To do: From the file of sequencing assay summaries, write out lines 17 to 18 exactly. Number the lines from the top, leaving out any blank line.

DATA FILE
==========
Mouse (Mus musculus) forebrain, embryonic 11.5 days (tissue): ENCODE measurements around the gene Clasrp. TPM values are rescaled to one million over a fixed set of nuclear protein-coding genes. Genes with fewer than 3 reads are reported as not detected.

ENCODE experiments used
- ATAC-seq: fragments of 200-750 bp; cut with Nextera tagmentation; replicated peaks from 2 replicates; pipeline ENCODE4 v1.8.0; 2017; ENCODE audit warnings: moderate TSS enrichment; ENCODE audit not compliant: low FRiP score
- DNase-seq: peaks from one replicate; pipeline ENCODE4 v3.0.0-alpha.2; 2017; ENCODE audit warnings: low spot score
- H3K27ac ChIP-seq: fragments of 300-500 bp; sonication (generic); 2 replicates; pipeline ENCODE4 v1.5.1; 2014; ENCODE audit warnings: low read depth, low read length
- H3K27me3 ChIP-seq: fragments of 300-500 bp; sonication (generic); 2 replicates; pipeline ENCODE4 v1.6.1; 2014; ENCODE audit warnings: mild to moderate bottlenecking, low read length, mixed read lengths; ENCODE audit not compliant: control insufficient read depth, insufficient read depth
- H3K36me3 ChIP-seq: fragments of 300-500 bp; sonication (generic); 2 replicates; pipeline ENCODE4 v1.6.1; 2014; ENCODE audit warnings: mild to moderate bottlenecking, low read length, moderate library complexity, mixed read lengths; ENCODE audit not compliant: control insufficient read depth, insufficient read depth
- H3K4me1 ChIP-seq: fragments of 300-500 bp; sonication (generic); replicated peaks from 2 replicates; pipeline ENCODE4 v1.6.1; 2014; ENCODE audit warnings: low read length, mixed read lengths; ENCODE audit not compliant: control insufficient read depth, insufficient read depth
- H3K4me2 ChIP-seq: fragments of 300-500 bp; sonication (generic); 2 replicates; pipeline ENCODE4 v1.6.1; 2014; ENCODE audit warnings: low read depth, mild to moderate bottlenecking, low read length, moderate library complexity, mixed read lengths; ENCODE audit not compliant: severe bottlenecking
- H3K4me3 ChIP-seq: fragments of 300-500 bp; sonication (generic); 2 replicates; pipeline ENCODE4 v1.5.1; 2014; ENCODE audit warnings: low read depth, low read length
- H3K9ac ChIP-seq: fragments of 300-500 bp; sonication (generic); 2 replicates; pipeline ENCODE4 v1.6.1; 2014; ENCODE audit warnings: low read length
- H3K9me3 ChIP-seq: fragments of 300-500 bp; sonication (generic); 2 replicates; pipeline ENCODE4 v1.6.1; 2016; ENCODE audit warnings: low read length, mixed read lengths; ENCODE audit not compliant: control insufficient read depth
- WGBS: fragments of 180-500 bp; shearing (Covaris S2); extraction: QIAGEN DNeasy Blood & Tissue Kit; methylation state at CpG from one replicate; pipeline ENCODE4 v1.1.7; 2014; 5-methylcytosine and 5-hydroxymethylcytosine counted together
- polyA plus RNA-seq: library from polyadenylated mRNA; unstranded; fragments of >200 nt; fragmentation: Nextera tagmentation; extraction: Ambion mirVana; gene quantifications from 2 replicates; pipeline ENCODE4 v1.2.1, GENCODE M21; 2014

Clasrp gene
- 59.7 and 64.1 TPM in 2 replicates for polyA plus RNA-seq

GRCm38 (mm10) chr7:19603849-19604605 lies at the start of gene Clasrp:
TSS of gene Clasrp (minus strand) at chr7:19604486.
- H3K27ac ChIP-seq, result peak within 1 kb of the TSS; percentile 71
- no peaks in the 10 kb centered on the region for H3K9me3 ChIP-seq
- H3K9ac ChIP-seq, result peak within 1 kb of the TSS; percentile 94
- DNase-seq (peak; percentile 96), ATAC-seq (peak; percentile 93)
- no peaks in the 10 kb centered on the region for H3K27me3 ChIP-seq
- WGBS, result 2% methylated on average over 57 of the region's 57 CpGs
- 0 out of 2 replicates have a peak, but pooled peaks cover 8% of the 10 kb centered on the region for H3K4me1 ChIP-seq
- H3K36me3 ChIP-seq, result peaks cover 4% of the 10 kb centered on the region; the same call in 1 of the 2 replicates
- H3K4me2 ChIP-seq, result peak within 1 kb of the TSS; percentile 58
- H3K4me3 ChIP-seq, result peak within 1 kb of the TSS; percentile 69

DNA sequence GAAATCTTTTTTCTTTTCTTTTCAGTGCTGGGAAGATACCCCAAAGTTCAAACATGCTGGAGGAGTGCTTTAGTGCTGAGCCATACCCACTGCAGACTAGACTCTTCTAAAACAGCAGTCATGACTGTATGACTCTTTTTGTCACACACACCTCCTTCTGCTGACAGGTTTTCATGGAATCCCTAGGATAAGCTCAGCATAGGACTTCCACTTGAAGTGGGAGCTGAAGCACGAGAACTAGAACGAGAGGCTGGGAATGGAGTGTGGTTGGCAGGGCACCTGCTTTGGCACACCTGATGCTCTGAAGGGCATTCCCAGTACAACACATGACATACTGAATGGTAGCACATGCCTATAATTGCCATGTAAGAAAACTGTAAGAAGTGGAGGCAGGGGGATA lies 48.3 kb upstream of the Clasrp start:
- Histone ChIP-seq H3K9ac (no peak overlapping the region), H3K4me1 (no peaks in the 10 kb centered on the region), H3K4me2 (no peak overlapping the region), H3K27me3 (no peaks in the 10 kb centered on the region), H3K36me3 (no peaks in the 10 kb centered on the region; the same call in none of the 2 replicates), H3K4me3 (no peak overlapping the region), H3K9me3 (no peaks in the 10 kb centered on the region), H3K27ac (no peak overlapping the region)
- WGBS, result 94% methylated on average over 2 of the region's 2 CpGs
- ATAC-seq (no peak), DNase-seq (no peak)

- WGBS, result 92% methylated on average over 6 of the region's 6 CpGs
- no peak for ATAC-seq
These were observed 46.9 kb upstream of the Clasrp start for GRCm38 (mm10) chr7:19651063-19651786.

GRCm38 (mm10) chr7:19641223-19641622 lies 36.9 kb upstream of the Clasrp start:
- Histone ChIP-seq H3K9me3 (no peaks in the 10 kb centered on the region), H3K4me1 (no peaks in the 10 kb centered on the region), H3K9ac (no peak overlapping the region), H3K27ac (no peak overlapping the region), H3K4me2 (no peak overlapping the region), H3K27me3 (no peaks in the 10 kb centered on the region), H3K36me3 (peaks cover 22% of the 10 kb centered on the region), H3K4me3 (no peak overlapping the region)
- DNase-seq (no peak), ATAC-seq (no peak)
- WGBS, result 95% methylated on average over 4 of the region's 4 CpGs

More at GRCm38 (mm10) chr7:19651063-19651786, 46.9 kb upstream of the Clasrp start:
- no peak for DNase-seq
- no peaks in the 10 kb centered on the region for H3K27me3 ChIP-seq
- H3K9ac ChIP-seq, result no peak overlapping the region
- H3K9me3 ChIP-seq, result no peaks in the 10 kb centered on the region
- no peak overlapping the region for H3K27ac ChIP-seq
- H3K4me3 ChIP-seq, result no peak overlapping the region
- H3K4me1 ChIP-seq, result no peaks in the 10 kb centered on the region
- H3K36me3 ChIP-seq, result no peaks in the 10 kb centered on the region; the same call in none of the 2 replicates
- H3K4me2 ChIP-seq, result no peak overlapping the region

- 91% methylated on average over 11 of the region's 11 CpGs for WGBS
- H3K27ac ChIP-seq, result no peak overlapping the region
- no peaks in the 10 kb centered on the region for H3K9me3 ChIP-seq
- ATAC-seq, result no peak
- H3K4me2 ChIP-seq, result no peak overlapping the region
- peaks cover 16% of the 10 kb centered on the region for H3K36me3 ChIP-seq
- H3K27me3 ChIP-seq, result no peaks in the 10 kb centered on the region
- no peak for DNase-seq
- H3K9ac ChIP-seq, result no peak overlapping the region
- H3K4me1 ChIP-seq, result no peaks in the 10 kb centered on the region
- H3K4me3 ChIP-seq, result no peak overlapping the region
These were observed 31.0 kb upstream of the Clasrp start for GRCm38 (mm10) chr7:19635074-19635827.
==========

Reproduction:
GRCm38 (mm10) chr7:19603849-19604605 lies at the start of gene Clasrp:
TSS of gene Clasrp (minus strand) at chr7:19604486.